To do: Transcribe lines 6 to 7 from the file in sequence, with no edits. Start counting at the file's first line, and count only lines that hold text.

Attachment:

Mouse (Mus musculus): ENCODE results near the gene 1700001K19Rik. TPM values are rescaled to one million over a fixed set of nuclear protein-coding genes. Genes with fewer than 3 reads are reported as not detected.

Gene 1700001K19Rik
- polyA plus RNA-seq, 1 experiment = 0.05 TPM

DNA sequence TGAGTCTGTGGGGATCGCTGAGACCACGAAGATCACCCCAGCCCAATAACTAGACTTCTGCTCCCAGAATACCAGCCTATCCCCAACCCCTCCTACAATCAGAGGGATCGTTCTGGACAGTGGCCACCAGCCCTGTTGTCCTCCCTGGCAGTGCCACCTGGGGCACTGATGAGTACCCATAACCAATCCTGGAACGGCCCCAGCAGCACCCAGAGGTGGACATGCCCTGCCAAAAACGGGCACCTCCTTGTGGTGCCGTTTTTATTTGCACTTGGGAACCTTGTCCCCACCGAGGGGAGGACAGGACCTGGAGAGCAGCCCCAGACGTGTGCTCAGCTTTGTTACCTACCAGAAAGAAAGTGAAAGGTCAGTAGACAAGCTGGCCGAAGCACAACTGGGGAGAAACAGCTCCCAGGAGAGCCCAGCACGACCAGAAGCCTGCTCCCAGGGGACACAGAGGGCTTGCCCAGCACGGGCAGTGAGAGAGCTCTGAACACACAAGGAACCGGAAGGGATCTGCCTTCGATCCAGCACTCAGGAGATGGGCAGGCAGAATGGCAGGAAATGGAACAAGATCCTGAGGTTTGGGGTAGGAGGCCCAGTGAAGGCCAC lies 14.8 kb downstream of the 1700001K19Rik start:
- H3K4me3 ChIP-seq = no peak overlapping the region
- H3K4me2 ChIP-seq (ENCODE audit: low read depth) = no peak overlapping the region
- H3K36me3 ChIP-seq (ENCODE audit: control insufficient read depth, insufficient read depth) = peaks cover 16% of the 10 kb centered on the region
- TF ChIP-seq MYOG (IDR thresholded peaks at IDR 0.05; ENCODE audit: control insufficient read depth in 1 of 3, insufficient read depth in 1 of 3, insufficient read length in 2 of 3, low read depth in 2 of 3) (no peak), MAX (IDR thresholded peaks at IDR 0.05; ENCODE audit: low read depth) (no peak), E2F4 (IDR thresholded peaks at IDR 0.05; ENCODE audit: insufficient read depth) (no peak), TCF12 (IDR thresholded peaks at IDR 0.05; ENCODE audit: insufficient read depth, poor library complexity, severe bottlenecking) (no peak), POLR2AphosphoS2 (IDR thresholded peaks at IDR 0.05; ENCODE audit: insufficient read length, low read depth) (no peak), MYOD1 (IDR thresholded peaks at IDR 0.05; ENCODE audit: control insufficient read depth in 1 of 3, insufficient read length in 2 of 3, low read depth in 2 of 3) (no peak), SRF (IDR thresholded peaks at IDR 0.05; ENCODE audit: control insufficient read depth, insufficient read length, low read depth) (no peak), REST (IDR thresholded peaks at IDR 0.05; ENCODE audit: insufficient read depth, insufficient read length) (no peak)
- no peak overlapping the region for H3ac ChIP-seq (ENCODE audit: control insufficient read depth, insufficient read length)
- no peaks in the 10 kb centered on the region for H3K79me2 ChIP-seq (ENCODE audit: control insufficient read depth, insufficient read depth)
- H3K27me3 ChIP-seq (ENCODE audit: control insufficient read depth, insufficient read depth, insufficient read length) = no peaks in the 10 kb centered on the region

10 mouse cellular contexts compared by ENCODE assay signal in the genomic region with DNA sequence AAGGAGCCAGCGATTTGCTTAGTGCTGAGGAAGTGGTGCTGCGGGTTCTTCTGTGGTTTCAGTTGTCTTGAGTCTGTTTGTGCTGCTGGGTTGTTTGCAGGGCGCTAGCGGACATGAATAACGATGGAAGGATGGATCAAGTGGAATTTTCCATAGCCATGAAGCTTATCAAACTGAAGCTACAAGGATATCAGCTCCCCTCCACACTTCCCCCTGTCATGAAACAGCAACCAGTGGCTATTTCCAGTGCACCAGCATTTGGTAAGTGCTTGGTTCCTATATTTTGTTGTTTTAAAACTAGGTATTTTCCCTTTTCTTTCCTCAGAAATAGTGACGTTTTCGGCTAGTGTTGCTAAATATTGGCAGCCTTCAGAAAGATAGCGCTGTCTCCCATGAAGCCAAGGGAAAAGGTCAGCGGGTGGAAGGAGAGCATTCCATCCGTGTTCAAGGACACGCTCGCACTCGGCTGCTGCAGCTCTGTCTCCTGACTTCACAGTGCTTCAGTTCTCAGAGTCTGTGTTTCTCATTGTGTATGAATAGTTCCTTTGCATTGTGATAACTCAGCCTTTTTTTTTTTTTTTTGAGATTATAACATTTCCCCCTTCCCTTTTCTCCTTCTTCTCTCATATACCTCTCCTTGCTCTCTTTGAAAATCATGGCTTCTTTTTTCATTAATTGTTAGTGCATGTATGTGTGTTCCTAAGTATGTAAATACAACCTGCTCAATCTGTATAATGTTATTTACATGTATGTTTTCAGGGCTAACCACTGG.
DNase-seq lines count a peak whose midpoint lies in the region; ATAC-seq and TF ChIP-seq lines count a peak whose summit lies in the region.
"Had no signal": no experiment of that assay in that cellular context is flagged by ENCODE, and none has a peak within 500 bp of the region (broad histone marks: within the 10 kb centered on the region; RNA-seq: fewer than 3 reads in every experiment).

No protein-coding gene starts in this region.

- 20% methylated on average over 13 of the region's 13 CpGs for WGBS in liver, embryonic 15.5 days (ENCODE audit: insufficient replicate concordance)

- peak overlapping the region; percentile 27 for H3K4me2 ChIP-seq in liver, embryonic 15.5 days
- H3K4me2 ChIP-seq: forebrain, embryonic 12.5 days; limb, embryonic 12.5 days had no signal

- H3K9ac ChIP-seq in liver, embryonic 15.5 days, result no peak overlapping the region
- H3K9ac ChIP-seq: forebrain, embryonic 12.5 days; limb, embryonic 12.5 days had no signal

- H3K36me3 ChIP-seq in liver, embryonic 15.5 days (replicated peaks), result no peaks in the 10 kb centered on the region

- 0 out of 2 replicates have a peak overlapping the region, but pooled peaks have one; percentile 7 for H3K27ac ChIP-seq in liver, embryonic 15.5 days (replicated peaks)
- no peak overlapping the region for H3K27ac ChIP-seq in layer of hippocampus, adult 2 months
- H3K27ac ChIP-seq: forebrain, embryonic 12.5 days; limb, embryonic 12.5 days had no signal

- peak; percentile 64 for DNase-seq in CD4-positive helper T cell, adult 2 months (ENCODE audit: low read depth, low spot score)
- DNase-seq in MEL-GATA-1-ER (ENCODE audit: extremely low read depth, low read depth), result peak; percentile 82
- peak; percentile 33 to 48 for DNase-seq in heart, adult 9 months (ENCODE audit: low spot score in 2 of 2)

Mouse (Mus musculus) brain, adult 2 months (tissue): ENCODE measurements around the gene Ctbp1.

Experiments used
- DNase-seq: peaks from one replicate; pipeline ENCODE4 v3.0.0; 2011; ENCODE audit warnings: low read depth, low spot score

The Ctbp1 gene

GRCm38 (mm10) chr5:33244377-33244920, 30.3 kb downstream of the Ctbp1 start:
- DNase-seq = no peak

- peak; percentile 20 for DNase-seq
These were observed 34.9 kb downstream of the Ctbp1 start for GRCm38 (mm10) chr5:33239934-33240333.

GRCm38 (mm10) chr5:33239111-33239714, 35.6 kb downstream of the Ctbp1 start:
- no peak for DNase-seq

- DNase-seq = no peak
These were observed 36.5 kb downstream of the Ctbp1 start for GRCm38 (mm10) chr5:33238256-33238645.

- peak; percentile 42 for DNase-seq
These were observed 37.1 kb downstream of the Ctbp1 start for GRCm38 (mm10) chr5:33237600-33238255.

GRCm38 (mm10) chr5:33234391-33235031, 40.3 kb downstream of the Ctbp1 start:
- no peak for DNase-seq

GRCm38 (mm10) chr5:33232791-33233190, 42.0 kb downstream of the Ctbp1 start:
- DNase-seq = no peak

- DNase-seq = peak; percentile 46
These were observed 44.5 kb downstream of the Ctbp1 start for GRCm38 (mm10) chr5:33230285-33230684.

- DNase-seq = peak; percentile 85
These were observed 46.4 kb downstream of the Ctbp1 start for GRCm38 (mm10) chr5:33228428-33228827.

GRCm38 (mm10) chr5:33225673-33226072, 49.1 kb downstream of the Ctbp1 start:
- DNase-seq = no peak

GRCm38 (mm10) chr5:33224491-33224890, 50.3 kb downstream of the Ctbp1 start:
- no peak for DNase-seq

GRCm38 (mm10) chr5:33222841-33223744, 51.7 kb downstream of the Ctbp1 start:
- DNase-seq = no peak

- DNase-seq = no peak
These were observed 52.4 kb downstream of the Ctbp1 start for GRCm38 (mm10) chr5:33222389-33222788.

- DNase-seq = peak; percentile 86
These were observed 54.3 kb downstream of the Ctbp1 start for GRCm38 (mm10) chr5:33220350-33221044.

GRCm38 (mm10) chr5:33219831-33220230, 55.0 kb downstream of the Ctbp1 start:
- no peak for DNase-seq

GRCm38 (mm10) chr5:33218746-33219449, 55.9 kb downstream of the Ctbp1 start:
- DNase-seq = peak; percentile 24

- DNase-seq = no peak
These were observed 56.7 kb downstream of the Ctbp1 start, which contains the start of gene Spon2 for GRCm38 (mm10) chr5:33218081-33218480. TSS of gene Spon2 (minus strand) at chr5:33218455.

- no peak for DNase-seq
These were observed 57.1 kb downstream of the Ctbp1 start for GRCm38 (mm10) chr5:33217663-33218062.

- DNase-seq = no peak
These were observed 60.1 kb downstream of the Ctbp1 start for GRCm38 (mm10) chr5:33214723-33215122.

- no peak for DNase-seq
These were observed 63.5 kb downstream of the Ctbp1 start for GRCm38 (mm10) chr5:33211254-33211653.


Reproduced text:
- H3K4me2 ChIP-seq (ENCODE audit: low read depth) = no peak overlapping the region
- H3K36me3 ChIP-seq (ENCODE audit: control insufficient read depth, insufficient read depth) = peaks cover 16% of the 10 kb centered on the region